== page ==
The Eqn.(9) gives the value of risk in terms of monetary loss. In the event of failure, in terms of expenditures involved in repair, maintenance, administrative logistics, etc. It is seen that pump (having serial no. 8) in Table 1 is the thresholding subsystem. In the event of failure of this thresholding unit, the financial expenditure (or monetary loss) for the same may be found out from equation of cost based risk in the form shown below
is the expenditure in the event of failure or manufacturing of the thresholding unit
-the relative worth
Risk number for the system
based on the failure of the critical units above threshold value is given by Eqn. (11)
stands for units A, B, C, D, respectively.
The value of unit A can be obtained as given in Eqn. (12)
Similarly, for units B, C, D the Risk number can be obtained. This gives an importance Index based on the risk attributes of each sub-unit (A or B or C or D) as given in Eqn. (13).
Using Eqn. (4) and Eqn. (13) we get
as the decision parameter to be used for deciding on ranking of the critical items, for prioritization of CBRRCM as suggested by Singh9
Based on the data obtained from the history of costs involved in repairing the units A, B, C, D failing, and costs involved in the various types of attributes of risk for each one of the units, Viz. a, b, c, and d as shown, while analyzing through AHP (See matrix I), the detailed data are presented in Table 4.
Table 4.Relative Worth's and cost data-based on risk criteria.
Sample calculations based on data in Table 4 and Table 2 are given as:
Using Eqn. (9), we can obtain
Using Table 3, the functions are plotted for DCV-1, tilt cylinder, DCV-2 and pressure line filter as shown in Figs 4,5,6,7, respectively. The maintenance significant precipitating factors (MSPF) are considered and specified limiting range is used to represent X-axis. The function line graph is drawn as straight line with minimum to maximum values of control parameters with function value 0 to 1. The observed value during tests is represented with marking which represents functional value as in Fig. 4 which is ƒ(xA1) = 0.33. This value is obtained by formulation as:
This value is to be controlled for the MSPF hence it should be less than observed test function value. On similar basis all other function values are obtained and are represented in Figs 4,5,6,7.
The j values of
are obtained using Eqn. (1)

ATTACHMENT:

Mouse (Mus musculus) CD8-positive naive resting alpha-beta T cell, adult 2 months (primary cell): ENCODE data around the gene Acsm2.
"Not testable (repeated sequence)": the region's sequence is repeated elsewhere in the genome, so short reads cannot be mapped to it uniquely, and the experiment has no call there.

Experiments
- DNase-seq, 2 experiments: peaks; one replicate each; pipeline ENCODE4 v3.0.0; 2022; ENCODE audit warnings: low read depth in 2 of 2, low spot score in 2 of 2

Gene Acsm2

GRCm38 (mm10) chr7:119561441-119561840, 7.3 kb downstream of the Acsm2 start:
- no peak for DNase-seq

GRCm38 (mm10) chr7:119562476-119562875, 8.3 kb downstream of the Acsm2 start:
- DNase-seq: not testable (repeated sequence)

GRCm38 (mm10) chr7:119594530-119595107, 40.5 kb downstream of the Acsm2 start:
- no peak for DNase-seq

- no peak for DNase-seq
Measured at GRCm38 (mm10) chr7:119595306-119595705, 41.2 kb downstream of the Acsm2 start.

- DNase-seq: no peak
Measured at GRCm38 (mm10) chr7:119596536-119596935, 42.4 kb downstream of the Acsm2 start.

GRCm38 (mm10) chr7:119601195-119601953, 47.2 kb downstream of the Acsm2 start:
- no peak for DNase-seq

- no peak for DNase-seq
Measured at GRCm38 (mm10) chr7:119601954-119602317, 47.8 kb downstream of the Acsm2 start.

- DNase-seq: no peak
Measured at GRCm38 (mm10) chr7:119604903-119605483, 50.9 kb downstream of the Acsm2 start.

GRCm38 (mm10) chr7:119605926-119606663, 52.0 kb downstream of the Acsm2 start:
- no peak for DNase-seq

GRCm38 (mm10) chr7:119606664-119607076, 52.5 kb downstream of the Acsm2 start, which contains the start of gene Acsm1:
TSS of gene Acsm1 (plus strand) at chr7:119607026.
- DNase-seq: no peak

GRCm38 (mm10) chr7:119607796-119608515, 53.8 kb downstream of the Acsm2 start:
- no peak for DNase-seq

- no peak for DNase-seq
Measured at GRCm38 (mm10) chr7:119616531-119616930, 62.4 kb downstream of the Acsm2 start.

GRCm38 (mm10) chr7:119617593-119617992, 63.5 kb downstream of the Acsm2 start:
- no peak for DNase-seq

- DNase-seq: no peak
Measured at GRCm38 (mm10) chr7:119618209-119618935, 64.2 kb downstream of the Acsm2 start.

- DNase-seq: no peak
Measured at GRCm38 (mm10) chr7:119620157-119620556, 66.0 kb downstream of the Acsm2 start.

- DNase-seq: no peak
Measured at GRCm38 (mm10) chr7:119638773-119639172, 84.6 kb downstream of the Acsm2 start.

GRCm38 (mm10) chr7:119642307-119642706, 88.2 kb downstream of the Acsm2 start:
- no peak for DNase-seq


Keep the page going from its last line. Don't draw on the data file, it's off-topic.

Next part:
Using Eqn. (2)
is obtained as
The value of ratio
The values of
for factors A, B, C, and D are obtained using Eqn. (4) as follows:
By using the Eqn. (11) risk numbers (RN) can be obtained as
Similarly we can find out the | RN | number for each of the critical units by using the following equation
gives the Relative Worth’s of the factors on the basis of combined effect of
Table 5. Relative Worth's of the factors on the basis of combined effect of
Reliability and risk centered analysis is done giving the details of quantitative equation developed for risk assessment. Steps are discussed to systematically evaluate the extent of risk involved by using a quantitative decision making equation.
By using the quantitative decision making equation developed, it is possible to prioritize the risk-based components in the system and rank them accordingly. Such a system of CMRRCM gives a glimpse into newer horizons of maintenance activity, hitherto far from practices in Indian Industries. But such a method, if used, will lead to improved reliability based design of the system with reduced failure rate
and hence increased MTBF and hence residual life of the design.
Based on factors
, suggested by the author, ranking of the sub-systems can be modeled and used for CMRRCM. Based on this, it may be possible for obtaining a quantifiable justification to consider the system (or some of the critical units of the system) on the basis of CMRRCM.
The authors acknowledge the help and cooperation received from Dr B.B. Ahuja, Deputy Director and other staff members of the Production Engineering Department of College of Engineering Pune. They also sincerely thank the staff of VRDE for timely cooperation. Authors are also acknowledging the reviewers for their valuable suggestions.
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Dr Manmohan Singh
Dr Manmohan SinghPhD Mech. Reliability Engg., MMS (Distn.), working as a Director, Vehicles Research & Development Establishment, Ahmednagar. He has 15 publications in National/International Conferences and Journals. He is a Fellow of Institution of Engineers (India), Life member of SAQR, Hyderabad, Member SAE (India) and Fluid Power Society of India.
Dr Maheshwar D. Jaybhaye
Dr Maheshwar D. Jaybhaye PhD (Mech.Prod. Engg.) working as Associate Professor, Production Engineering Department at College of Engineering, Pune. He has 18 publications in National/International conferences and Journals. He is life member of ISTE, life Member Tribology Society India, life Member Operation Research Society of India & Associate Member of Institution of Engineers (India). He is recipient of K.F. Antia memorial Award (Gold Medal) from Institution of Engineers (India).
Dr Sushil Kumar Basu
Dr Sushil Kumar BasuPhD; DSc (Engg.), F.I.Mech.E.(Lond), F.I.E.(India), FNAE, working as Professor Emeritus, College of Engineering, Pune. He has more than 150 publications in his credit in National/International conferences and Journals. He was former Director of Central Mechanical Engineering Research Institute, Durgapur (1976-86). He has authored 7 books and recipient of four awards from Institution of Engineers and four Invention Promotion Board Award by National Research Development Corporation of India.